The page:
This quarto of Fair Em, a comedy about William the Conqueror and a miller’s daughter, was printed in 1631. Like other plays recently featured, Fair Em falls in the category of Shakespearean “apocrypha,” plays once thought to be Shakespeare’s but now comfortably deemed to be not—or not as much as other plays, like Hamlet or King Lear, are deemed to be Shakespeare’s. Such plays are interesting and significant for the ways they prompt us to think about what we mean when we talk about Shakespeare—what we enlist that name, author, and cultural icon to represent for us today.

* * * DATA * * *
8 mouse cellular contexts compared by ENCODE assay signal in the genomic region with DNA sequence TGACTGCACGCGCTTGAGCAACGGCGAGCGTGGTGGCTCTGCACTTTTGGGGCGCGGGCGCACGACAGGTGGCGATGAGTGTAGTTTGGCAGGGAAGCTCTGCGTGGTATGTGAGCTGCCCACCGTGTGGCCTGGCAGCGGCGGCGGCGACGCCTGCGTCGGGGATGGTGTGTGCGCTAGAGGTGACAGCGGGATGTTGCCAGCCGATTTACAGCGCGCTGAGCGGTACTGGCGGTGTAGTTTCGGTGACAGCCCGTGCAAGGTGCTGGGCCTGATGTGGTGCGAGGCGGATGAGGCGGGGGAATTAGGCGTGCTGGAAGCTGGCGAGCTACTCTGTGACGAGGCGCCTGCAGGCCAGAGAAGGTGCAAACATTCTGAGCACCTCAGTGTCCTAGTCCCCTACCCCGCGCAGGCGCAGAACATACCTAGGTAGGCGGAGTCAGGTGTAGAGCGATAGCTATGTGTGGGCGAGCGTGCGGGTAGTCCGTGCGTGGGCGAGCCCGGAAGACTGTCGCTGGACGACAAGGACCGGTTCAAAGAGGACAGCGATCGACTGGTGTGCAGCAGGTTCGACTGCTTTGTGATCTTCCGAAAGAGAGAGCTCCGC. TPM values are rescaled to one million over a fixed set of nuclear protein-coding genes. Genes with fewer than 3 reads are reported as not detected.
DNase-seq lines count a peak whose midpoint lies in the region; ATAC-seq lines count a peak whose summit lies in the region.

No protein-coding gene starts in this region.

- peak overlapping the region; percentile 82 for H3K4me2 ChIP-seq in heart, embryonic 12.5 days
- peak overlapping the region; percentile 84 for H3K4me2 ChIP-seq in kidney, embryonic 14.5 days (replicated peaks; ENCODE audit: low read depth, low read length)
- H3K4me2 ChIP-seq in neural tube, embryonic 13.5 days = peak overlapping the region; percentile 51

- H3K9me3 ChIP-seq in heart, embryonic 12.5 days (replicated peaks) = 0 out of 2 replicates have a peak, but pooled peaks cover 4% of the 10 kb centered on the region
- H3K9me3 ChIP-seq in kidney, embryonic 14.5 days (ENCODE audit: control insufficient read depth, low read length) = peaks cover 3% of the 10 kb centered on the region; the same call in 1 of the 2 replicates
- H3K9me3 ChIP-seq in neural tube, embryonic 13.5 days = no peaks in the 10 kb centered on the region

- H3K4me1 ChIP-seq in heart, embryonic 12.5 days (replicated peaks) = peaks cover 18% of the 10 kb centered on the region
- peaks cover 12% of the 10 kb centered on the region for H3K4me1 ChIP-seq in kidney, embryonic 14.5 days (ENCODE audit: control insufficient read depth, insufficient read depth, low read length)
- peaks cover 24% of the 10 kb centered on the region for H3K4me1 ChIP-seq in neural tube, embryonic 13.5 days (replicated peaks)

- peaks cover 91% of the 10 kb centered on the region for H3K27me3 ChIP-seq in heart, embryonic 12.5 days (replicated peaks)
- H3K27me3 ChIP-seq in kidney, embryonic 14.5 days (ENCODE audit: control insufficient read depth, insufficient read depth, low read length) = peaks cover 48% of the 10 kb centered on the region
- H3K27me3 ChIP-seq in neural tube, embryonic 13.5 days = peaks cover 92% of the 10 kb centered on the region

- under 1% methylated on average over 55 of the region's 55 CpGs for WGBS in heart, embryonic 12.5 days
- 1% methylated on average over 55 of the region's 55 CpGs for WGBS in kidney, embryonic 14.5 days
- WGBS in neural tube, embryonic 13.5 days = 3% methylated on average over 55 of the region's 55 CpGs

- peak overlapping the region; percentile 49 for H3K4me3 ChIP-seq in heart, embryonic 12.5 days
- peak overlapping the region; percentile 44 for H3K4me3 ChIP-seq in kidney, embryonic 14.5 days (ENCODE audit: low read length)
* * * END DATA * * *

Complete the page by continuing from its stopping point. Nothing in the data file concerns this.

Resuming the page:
Equally interesting, though, are the unpredictably diverging histories, tracing a path from printing houses to personal libraries and back, in some cases, to printing houses, that lead such plays as Fair Em, Arden of Faversham, and Thomas Lord Cromwell to the edge of attribution. In this, Fair Em is especially remarkable; it, along with two other plays we will look at, Mucedorus and The Merry Devil of Edmonton, was discovered in the personal library of King Charles II, bound in a single volume upon which was written “Shakespeare Vol. 1.”